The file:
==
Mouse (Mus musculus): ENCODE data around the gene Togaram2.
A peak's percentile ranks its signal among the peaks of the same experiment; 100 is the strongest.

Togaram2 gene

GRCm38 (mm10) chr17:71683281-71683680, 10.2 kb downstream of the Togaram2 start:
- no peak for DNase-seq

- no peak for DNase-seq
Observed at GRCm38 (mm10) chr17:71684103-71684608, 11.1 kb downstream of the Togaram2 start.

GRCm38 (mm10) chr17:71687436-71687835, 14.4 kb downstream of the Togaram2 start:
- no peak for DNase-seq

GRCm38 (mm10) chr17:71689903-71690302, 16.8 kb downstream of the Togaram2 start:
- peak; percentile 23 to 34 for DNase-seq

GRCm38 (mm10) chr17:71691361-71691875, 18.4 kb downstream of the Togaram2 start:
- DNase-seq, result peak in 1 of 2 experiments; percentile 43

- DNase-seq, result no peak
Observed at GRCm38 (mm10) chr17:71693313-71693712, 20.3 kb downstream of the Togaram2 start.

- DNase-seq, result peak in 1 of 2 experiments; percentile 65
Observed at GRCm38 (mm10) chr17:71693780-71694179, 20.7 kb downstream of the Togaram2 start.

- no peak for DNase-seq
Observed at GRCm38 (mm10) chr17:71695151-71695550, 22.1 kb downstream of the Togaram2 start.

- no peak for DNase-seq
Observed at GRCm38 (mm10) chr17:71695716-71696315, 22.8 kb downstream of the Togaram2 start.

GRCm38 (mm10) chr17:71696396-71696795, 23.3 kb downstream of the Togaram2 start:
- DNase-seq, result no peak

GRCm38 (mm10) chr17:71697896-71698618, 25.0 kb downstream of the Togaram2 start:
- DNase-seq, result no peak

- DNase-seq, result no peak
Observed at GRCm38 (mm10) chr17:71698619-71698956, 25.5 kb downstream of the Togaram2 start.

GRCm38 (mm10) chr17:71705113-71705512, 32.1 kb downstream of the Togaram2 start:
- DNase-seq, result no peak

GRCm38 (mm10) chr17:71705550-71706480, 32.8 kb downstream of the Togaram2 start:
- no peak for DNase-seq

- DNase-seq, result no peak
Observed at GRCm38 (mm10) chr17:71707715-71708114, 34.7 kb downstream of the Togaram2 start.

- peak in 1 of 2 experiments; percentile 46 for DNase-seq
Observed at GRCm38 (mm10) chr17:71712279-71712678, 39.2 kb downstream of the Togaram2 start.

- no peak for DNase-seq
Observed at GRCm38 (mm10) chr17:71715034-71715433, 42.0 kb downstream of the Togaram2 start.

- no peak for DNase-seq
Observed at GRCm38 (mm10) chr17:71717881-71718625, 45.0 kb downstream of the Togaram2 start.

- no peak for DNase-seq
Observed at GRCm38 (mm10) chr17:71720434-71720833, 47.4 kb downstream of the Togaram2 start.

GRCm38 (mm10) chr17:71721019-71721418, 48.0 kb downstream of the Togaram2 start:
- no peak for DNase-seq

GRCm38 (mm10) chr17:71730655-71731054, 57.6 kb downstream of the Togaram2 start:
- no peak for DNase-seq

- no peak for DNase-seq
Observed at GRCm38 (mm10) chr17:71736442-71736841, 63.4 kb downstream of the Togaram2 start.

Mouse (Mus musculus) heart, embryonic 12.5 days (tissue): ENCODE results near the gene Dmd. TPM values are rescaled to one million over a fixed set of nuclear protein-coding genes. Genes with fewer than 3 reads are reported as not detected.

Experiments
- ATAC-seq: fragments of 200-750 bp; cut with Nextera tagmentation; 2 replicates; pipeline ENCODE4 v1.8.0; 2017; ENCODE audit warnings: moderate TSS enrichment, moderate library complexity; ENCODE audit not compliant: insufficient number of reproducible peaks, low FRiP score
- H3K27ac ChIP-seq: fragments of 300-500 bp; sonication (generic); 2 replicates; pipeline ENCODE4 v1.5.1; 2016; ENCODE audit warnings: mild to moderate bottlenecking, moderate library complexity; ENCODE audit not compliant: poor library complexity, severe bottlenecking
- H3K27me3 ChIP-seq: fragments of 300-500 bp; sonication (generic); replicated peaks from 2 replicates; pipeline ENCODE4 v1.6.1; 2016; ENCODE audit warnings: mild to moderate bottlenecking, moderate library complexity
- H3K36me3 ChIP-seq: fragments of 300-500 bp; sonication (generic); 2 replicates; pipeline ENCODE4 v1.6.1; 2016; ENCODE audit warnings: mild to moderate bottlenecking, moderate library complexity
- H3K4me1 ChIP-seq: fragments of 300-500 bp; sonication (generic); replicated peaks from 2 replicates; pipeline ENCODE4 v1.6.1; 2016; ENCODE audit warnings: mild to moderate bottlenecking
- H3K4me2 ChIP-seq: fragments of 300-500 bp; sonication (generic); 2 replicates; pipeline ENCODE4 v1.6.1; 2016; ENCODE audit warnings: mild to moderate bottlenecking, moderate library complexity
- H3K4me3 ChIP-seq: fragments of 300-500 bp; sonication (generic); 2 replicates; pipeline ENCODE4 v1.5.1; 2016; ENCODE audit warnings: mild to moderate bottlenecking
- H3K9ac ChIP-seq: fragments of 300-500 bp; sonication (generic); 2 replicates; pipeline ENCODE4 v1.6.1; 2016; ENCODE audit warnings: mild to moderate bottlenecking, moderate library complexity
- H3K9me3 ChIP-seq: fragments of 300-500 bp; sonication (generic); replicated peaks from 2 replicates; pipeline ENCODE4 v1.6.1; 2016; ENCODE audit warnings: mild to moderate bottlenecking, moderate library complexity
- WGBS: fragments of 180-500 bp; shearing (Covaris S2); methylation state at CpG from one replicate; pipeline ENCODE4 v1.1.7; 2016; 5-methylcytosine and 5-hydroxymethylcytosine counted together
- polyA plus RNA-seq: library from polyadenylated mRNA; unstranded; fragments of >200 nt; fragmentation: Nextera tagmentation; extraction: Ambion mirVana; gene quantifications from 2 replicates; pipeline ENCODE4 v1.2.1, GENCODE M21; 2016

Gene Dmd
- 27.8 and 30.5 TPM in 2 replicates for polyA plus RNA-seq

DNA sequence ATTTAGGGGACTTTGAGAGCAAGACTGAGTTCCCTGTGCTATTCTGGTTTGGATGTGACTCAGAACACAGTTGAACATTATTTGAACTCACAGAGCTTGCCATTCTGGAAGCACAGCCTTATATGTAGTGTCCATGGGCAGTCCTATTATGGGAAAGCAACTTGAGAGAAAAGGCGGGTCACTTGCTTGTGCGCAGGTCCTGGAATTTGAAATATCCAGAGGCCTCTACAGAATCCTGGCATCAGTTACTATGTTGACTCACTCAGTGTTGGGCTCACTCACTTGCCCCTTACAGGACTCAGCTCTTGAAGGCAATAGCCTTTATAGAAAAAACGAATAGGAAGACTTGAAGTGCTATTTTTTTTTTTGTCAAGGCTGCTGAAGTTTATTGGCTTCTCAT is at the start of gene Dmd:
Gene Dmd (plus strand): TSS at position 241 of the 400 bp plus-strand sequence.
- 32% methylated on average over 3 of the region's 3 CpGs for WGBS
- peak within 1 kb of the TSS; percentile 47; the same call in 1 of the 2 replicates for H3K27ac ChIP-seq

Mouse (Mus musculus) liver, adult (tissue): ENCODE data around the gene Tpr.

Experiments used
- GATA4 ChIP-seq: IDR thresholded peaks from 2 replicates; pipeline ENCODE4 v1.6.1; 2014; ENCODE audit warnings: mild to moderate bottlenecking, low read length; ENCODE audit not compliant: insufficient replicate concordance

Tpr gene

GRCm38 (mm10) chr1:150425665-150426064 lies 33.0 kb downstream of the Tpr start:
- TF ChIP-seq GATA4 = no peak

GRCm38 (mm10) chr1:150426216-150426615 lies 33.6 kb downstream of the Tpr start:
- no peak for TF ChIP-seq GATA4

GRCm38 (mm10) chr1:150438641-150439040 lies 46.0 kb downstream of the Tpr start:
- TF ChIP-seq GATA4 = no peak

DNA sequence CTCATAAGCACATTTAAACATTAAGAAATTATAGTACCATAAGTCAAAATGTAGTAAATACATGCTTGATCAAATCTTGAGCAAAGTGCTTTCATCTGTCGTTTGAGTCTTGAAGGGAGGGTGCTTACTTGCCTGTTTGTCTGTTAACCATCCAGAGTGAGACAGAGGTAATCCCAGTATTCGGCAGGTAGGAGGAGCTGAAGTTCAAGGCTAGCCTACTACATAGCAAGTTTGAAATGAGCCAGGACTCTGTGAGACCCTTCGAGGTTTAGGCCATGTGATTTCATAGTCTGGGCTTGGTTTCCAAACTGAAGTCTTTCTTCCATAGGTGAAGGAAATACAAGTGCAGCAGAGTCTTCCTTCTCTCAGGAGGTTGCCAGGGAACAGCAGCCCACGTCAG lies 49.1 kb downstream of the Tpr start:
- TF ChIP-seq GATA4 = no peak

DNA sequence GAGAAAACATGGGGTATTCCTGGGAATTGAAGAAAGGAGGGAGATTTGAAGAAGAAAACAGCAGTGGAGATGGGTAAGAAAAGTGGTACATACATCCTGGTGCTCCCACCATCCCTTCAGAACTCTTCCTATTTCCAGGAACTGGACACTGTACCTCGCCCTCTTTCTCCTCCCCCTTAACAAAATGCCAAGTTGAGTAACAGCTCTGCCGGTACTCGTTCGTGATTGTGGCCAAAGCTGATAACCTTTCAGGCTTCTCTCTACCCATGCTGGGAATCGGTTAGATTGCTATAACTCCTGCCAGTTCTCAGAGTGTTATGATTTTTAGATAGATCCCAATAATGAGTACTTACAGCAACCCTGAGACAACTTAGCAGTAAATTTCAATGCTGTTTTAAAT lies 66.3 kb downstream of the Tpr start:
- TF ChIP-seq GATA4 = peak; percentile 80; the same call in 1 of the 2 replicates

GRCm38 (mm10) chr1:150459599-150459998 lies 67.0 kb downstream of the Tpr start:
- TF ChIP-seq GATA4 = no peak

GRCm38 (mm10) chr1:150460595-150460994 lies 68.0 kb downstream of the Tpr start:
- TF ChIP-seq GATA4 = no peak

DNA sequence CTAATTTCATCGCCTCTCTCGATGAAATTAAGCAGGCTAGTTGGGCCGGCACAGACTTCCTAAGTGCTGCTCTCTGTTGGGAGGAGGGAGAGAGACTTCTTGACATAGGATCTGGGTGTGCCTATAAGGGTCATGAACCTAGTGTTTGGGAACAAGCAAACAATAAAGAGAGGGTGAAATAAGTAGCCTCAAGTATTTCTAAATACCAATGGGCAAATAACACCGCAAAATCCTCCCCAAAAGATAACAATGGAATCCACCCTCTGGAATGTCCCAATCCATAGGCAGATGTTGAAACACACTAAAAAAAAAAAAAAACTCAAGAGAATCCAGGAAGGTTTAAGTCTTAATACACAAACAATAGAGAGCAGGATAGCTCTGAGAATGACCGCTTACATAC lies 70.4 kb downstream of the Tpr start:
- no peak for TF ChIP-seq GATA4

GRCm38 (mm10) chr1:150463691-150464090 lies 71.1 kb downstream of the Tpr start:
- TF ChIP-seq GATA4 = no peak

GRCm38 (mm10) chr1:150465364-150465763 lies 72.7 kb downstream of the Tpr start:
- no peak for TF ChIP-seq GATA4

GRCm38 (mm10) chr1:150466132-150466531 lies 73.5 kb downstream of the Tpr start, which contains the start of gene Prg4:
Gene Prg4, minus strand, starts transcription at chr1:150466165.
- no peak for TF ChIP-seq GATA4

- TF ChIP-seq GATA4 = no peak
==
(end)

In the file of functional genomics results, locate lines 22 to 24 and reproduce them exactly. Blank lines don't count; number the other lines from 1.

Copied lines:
GRCm38 (mm10) chr17:71696396-71696795, 23.3 kb downstream of the Togaram2 start:
- DNase-seq, result no peak

GRCm38 (mm10) chr17:71697896-71698618, 25.0 kb downstream of the Togaram2 start: